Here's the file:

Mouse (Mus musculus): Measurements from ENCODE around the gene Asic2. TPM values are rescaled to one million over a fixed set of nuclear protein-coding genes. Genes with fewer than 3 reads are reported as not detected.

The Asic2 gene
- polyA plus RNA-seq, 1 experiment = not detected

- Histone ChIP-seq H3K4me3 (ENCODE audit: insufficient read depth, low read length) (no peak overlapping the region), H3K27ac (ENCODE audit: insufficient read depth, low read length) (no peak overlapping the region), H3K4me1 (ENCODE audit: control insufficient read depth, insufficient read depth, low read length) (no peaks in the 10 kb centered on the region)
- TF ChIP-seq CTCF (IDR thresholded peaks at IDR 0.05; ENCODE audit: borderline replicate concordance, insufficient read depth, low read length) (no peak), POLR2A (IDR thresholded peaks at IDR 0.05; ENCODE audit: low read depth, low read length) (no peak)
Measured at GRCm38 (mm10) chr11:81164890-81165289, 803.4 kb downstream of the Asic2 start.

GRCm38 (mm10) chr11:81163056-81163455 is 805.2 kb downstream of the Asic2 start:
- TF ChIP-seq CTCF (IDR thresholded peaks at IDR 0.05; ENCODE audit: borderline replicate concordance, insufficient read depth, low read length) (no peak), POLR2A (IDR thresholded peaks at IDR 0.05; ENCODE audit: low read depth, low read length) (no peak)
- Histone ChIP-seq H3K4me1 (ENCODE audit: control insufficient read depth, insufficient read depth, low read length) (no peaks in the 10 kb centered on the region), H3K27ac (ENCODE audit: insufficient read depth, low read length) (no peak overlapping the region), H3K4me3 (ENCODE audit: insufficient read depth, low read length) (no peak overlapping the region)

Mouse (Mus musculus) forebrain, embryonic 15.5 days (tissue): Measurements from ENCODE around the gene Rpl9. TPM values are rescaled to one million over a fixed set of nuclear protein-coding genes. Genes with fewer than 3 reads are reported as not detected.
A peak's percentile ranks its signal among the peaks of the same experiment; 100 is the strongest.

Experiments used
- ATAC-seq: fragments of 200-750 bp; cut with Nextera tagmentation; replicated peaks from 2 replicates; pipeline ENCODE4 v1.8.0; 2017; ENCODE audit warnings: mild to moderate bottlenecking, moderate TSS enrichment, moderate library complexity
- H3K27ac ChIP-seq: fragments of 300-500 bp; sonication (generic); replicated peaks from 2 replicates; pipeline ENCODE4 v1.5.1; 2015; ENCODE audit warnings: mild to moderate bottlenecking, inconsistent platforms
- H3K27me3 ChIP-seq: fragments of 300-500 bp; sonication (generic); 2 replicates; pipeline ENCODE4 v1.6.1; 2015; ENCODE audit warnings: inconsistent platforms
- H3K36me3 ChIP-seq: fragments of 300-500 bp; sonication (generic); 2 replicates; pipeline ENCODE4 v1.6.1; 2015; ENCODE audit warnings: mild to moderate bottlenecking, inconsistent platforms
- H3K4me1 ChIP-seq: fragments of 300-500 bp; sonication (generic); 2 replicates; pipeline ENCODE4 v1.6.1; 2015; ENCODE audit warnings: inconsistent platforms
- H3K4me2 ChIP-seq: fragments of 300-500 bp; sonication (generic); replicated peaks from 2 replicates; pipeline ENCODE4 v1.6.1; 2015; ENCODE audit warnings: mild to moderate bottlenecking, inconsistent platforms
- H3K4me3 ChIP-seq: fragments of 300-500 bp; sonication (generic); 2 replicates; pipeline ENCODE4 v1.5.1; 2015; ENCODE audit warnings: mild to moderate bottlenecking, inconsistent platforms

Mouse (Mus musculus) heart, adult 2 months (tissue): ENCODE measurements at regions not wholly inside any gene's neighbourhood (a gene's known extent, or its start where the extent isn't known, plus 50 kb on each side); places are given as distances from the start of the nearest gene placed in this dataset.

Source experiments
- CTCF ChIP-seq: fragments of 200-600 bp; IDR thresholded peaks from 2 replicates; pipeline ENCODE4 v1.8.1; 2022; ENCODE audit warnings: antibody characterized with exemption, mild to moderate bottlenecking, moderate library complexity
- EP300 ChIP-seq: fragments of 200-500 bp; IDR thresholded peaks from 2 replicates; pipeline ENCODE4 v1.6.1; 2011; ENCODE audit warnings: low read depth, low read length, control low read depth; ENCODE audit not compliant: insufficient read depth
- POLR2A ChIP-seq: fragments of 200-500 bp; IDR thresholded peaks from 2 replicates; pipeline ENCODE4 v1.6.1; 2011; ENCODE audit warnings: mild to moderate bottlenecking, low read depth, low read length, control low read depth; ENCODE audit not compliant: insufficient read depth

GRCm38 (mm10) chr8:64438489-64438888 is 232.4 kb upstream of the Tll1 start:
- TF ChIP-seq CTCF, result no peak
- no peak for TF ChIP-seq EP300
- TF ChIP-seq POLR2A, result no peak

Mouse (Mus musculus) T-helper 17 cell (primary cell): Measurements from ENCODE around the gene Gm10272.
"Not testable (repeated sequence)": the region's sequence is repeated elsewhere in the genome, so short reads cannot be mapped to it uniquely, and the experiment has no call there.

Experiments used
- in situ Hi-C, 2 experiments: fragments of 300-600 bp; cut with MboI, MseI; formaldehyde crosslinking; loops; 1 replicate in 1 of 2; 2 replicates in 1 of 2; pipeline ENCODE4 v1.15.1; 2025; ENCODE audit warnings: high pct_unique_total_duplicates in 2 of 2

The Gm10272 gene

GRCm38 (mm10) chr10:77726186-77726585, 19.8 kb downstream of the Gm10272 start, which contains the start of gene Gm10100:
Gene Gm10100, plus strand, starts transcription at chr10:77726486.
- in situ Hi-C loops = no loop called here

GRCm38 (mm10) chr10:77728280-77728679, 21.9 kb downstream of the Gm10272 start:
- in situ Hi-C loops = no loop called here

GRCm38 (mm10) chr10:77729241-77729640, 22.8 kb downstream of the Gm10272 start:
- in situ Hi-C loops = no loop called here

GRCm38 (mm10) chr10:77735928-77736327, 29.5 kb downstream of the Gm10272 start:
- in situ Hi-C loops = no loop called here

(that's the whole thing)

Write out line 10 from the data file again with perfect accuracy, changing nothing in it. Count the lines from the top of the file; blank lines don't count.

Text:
Mouse (Mus musculus) forebrain, embryonic 15.5 days (tissue): Measurements from ENCODE around the gene Rpl9. TPM values are rescaled to one million over a fixed set of nuclear protein-coding genes. Genes with fewer than 3 reads are reported as not detected.